There's a common imagery and context that runs through these flicks that seems uncanny in light of the current situation.
All these films are dark. It’s dark out of doors and when the scene is set inside, it’s the foreground that’s lit, creating a dark and amorphous background. These films are all future noir; there’s not a lot of hope or love in the worlds portrayed. Significantly too, all of these films resolve the plot line with individual solutions. There is no possibility of social change in any of them.
All of these films abound in the vertical. "The Fifth Element" is set in a futuristic New York City where buildings rise up by the mile, where traffic moves in three dimensions and the ground floor is so low, so to speak, as to seem virtually bottomless. "Blade Runner" too uses the same imagery, and the opening scene of “The Running Man” has Arnold, a high tech L.A. COINTEL-type cop, in a helicopter preparing to fire on a crowd of food rioters in a futuristic Los Angeles.The vertical exemplifies the social realities portrayed. This vertical social reality is best portrayed in "The Fifth Element" as it takes us from the absolute heights of power: the office of a galactic consortium’s CEO; down to a futuristic taxi driver's (played by Bruce Willis) mid-level apartment with the all the ambiance and comforts of a World War II U-boat; to the very bottom levels where homeless people huddle around oil drum fires.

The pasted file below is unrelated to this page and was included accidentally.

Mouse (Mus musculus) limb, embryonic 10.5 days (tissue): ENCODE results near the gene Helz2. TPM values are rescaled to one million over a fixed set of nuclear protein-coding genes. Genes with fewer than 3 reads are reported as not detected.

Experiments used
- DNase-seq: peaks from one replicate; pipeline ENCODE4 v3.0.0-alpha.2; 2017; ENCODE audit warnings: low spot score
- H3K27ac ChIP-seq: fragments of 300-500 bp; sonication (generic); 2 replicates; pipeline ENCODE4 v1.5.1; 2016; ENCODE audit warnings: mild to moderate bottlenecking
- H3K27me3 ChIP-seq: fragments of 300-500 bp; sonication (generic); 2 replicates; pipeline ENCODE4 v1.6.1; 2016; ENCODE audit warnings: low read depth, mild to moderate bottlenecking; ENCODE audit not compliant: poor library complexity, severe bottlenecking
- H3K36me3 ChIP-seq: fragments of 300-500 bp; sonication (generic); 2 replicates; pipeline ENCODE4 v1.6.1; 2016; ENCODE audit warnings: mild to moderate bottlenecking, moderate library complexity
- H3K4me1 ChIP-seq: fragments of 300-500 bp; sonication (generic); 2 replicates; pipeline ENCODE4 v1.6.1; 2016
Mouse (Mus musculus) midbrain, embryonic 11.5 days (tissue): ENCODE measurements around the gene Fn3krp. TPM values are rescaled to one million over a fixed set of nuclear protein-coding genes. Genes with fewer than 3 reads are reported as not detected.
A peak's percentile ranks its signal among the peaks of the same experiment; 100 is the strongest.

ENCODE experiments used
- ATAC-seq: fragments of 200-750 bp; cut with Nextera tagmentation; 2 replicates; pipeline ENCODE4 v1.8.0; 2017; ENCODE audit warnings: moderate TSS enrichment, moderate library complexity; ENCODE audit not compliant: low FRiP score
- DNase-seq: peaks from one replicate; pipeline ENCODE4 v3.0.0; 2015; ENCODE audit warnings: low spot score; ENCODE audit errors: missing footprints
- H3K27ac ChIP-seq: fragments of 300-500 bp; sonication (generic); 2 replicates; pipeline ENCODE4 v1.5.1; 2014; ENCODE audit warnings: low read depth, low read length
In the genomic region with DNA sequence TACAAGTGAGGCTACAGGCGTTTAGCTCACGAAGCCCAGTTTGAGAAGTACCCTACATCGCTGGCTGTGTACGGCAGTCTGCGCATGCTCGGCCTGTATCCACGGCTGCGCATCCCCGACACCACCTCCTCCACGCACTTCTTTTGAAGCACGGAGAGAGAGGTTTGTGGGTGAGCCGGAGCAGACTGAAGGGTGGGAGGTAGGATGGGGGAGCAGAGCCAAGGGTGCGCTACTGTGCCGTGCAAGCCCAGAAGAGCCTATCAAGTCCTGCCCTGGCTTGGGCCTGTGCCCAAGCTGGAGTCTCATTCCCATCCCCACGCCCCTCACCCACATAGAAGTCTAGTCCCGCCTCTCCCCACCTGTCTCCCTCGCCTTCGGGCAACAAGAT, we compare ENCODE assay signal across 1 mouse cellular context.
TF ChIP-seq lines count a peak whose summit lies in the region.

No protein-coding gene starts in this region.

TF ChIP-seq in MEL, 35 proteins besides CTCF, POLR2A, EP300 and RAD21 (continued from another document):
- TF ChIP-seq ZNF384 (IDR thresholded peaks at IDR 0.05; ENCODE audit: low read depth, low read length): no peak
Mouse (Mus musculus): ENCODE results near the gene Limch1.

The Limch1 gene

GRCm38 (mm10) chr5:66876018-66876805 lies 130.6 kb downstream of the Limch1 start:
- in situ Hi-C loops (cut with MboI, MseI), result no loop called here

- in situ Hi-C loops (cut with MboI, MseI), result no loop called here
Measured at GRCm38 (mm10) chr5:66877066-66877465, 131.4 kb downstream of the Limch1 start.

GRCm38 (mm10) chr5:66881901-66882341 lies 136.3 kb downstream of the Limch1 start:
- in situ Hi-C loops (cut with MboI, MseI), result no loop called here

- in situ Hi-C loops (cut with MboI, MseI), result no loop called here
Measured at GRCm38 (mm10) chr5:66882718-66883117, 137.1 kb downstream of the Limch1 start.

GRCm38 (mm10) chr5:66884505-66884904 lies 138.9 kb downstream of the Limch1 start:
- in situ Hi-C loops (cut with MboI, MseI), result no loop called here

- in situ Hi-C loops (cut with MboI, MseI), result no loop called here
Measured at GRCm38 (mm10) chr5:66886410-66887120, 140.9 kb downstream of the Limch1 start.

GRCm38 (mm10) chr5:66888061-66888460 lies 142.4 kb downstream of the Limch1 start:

"Blade Runner" takes us to a futuristic Los Angeles constructed out of images from an acrophobic’s nightmare. Here, the vertical exemplifies a social reality where one could fall off the city with no sense as to how far down one really could fall.In each of these films, social and political power is amorphous and corporate. None of these films portray any kind of a government in the usual sense. This is because no matter how corrupt, class biased or nasty a government might be, our current concept of government includes some notion of accountability and responsibility on a society-wide basis.